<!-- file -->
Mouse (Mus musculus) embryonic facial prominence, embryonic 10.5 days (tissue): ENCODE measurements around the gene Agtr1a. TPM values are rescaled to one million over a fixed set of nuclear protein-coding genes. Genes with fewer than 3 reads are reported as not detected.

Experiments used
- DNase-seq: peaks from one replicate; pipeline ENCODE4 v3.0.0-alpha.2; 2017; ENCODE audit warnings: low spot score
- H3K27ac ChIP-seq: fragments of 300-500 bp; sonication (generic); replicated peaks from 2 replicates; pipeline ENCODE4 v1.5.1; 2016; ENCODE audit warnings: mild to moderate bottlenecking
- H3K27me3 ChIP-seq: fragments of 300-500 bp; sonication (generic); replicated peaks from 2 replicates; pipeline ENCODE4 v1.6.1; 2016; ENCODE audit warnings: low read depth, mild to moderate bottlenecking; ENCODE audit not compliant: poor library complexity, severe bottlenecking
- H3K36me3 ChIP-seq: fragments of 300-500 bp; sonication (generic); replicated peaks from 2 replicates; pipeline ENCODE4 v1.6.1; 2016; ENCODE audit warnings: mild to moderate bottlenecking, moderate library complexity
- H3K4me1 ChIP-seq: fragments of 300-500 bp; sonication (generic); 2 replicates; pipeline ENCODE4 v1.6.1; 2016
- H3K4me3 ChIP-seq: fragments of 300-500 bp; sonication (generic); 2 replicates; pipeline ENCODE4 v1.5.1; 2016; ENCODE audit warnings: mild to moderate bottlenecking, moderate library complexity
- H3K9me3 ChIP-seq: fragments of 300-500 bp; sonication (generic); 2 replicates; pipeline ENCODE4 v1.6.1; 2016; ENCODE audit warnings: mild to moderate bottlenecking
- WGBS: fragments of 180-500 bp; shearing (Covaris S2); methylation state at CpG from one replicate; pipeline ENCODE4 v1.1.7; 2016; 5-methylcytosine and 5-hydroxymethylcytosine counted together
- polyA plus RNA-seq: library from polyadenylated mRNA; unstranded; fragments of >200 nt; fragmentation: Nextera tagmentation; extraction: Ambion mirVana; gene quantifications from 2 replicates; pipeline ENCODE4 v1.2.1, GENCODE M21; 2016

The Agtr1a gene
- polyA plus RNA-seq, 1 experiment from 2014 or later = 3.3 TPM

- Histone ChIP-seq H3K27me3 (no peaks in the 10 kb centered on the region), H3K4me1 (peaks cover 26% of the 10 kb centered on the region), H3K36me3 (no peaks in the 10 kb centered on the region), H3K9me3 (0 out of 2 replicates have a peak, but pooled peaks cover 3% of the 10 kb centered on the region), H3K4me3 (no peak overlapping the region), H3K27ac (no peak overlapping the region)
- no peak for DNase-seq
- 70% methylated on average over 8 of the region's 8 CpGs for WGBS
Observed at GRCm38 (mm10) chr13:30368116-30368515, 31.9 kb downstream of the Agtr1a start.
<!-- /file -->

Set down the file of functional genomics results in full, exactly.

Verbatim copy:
Mouse (Mus musculus) embryonic facial prominence, embryonic 10.5 days (tissue): ENCODE measurements around the gene Agtr1a. TPM values are rescaled to one million over a fixed set of nuclear protein-coding genes. Genes with fewer than 3 reads are reported as not detected.

Experiments used
- DNase-seq: peaks from one replicate; pipeline ENCODE4 v3.0.0-alpha.2; 2017; ENCODE audit warnings: low spot score
- H3K27ac ChIP-seq: fragments of 300-500 bp; sonication (generic); replicated peaks from 2 replicates; pipeline ENCODE4 v1.5.1; 2016; ENCODE audit warnings: mild to moderate bottlenecking
- H3K27me3 ChIP-seq: fragments of 300-500 bp; sonication (generic); replicated peaks from 2 replicates; pipeline ENCODE4 v1.6.1; 2016; ENCODE audit warnings: low read depth, mild to moderate bottlenecking; ENCODE audit not compliant: poor library complexity, severe bottlenecking
- H3K36me3 ChIP-seq: fragments of 300-500 bp; sonication (generic); replicated peaks from 2 replicates; pipeline ENCODE4 v1.6.1; 2016; ENCODE audit warnings: mild to moderate bottlenecking, moderate library complexity
- H3K4me1 ChIP-seq: fragments of 300-500 bp; sonication (generic); 2 replicates; pipeline ENCODE4 v1.6.1; 2016
- H3K4me3 ChIP-seq: fragments of 300-500 bp; sonication (generic); 2 replicates; pipeline ENCODE4 v1.5.1; 2016; ENCODE audit warnings: mild to moderate bottlenecking, moderate library complexity
- H3K9me3 ChIP-seq: fragments of 300-500 bp; sonication (generic); 2 replicates; pipeline ENCODE4 v1.6.1; 2016; ENCODE audit warnings: mild to moderate bottlenecking
- WGBS: fragments of 180-500 bp; shearing (Covaris S2); methylation state at CpG from one replicate; pipeline ENCODE4 v1.1.7; 2016; 5-methylcytosine and 5-hydroxymethylcytosine counted together
- polyA plus RNA-seq: library from polyadenylated mRNA; unstranded; fragments of >200 nt; fragmentation: Nextera tagmentation; extraction: Ambion mirVana; gene quantifications from 2 replicates; pipeline ENCODE4 v1.2.1, GENCODE M21; 2016

The Agtr1a gene
- polyA plus RNA-seq, 1 experiment from 2014 or later = 3.3 TPM

- Histone ChIP-seq H3K27me3 (no peaks in the 10 kb centered on the region), H3K4me1 (peaks cover 26% of the 10 kb centered on the region), H3K36me3 (no peaks in the 10 kb centered on the region), H3K9me3 (0 out of 2 replicates have a peak, but pooled peaks cover 3% of the 10 kb centered on the region), H3K4me3 (no peak overlapping the region), H3K27ac (no peak overlapping the region)
- no peak for DNase-seq
- 70% methylated on average over 8 of the region's 8 CpGs for WGBS
Observed at GRCm38 (mm10) chr13:30368116-30368515, 31.9 kb downstream of the Agtr1a start.